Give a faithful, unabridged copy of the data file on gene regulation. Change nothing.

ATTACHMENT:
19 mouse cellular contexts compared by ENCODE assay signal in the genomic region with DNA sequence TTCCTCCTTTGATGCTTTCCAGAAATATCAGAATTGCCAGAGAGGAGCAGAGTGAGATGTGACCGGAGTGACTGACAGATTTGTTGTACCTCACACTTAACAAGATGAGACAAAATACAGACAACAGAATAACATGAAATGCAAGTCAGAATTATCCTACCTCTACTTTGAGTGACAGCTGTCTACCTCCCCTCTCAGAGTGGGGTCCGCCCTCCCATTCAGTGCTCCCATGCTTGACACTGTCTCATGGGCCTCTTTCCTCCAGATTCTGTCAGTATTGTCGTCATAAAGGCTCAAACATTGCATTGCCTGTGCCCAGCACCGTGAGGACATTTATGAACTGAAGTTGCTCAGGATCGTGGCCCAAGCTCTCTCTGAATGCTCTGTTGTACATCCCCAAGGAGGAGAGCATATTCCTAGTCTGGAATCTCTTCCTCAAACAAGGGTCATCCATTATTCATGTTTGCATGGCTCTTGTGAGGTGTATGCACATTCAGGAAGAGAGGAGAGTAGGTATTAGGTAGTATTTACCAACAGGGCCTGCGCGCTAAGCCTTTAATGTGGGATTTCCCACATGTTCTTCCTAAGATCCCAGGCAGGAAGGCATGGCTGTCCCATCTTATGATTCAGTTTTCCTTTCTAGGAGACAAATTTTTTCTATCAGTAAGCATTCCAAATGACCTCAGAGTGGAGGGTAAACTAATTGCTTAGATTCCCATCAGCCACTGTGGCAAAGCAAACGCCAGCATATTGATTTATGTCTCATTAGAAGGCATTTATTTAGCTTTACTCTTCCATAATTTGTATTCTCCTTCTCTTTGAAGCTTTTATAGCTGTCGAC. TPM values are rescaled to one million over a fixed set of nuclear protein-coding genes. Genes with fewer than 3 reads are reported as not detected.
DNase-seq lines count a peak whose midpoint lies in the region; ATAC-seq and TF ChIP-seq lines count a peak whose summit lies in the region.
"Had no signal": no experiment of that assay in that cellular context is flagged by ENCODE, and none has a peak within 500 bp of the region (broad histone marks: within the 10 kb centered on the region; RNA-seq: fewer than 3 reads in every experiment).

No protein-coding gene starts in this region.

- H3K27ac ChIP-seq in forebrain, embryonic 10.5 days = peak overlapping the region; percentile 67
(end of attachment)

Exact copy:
19 mouse cellular contexts compared by ENCODE assay signal in the genomic region with DNA sequence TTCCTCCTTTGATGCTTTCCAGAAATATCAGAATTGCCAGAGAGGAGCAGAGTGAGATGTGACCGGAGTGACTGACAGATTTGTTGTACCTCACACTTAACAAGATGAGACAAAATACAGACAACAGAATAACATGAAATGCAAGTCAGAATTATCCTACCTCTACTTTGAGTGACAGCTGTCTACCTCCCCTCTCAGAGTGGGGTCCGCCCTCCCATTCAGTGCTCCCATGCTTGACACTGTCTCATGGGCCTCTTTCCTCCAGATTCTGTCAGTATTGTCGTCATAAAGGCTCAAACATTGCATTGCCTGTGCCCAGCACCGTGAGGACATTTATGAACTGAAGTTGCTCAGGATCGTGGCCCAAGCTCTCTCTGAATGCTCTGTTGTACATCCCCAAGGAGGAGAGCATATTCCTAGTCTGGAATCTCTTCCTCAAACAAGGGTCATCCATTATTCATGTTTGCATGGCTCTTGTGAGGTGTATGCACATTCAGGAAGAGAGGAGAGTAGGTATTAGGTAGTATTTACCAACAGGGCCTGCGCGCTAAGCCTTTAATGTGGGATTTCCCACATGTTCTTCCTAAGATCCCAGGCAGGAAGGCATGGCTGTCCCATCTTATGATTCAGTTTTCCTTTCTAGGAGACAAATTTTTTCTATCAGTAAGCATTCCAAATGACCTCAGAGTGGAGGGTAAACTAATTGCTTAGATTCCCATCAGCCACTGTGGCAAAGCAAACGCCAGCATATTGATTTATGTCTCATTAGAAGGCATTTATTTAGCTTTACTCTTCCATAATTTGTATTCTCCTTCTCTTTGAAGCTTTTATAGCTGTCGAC. TPM values are rescaled to one million over a fixed set of nuclear protein-coding genes. Genes with fewer than 3 reads are reported as not detected.
DNase-seq lines count a peak whose midpoint lies in the region; ATAC-seq and TF ChIP-seq lines count a peak whose summit lies in the region.
"Had no signal": no experiment of that assay in that cellular context is flagged by ENCODE, and none has a peak within 500 bp of the region (broad histone marks: within the 10 kb centered on the region; RNA-seq: fewer than 3 reads in every experiment).

No protein-coding gene starts in this region.

- H3K27ac ChIP-seq in forebrain, embryonic 10.5 days = peak overlapping the region; percentile 67